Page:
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Designing a Corporate Network Running Head: DESIGNING A CORPORATE NETWORK

Hybrid Architecture: Designing a Corporate Network Jered McClure Walden University

Designing a Corporate Network Problem: Company XYZ has over 400 employees in four different offices across the globe. The company has branches in Paris, Tokyo, and New York and its headquarters are in Los Angeles. Design a network that connects the four offices of XYZ by wide area links. The company has users in three different departments, each of which has different security and resource requirements. However, each of the physical offices has some users from each department. The financial department maintains personal and financial information that only authorized financial department employees may access. Other users should not be able to access this information. The human resources (HR) department maintains records of the employees in the company. Each employee should be able to view his or her personal information but not the information of any other employee. Those who work in the HR department should be able to access the relevant employee data necessary for them to do their job. The marketing department maintains a database of products and marketing campaign information. All employees of the

company should have access to this information, but no one outside of the company should have this right.

Designing a Corporate Network Hybrid Architecture: Designing a Corporate Network The most appropriate network design for this organization would have to be a hybrid

directory services architecture. The number of employees who will be on the network, combined with the geographical distances, makes a peer-to-peer architecture unmanageable (Ciccarelli, et al., 2008, pp. 74-75). The client/server architecture and the directory services architecture are also too limiting for organizational growth by their selves (Ciccarelli, et al., 2008, p. 81). However, a combined hybridized network setup using a directory control structure with centralized application management via a client/server setup is most feasible. Using central applications management programs such as Citrix and a directory management application such as Microsofts Active Directory Domain Services, this organization would be able to manage all applications, users, and security from one central location (Citrix Systems, Inc., 2011) (Microsoft, 2011). Using the application management program would enable the company to expand its application library across the whole of the organization, without the overhead of rolling the programs out to each individual workstation. The directory services application would enable the network administrators to segregate security zones within the network, so that only those employees who are meant to have access to certain items will have access. In terms of security, users would be organized into Organizational Units, or OUs. These OUs are virtual structures built within the directory services management application, which effectively create boundaries around users and/or hardware as required (Ciccarelli, et al., 2008, p. 94). These boundaries define what users/hardware has access to on and within the network. They can also define policies and how certain applications and operating systems operate.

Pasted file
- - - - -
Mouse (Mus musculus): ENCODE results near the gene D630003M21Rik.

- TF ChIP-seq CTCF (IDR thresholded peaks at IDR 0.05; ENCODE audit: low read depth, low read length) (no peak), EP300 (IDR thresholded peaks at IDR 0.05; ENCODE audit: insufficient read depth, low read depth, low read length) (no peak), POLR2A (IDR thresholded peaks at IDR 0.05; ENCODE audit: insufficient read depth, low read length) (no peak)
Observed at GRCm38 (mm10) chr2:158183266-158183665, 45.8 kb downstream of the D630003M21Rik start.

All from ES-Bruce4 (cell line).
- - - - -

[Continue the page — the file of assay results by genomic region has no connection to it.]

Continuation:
Designing a Corporate Network For instance, all employees would sit within the Company OU where the security is defined that everyone is able to view their own personal details, but not those of any other employee. There would also be a HR OU, which defines the security rights for the Human Resources department. Finally there would be a Marketing OU, which all users would be a

part of, but would be separate from the Company OU so that any security changes which need to be made in the future could happen without affecting all other OUs. Overall, a pure directory services setup could work by itself. However, the process of managing the numerous applications across such a vast geographical landscape would soon become time consuming, tedious, and costly. As such, for the sake of future growth a hybrid setup would be the best option in terms of network architecture. For an example of how the network itself could be designed, please see figure 1 in the appendix.

Designing a Corporate Network Reference Ciccarelli, P., Faulkner, C., FitzGerald, J., Dennis, A., Groth, D., Skandier, T., et al. (2008). Networking Basics. John Wiley & Sons, Inc. Citrix Systems, Inc. (2011). About Citrix Systems, Inc. Retrieved December 30, 2011, from Citrix: http://www.citrix.com/lang/English/aboutCitrix.asp?ntref=footer

Doherty, J., Anderson, N., Maggiora, P. D., & Clement, N. (2008). Cisco Networking Simplified (2nd ed.). Indianapolis: Cisco Press. Microsoft. (2011). Active Direcotry Domain Services. Retrieved December 30, 2011, from Microsoft: http://msdn.microsoft.com/enus/library/windows/desktop/aa362244%28v=vs.85%29.aspx

Designing a Corporate Network Appendix Figure 1

MPLS: Multiprotocol Label Switching services, this is a service provider WAN technology (Citrix Systems, Inc., 2011, p. 78). IPv6: Internet Protocol version 6, this is the new IP developed to take the place of IPv4 which has run out of addresses (Ciccarelli, et al., 2008, p. 215). I have chosen IPv6 as it will ensure the organization is future proof, and provide the highest security features available. IPSec: IP Security, this is a built in security feature which is automatically available in IPv6 (Citrix Systems, Inc., 2011, p. 80). QoS: Quality of Service, this is a group of procedures which involves reserving bandwidth, shaping traffic to meet the reserved bandwidth, and policing traffic that exceeds the reservation (Doherty, Anderson, Maggiora, & Clement, 2008, p. 72).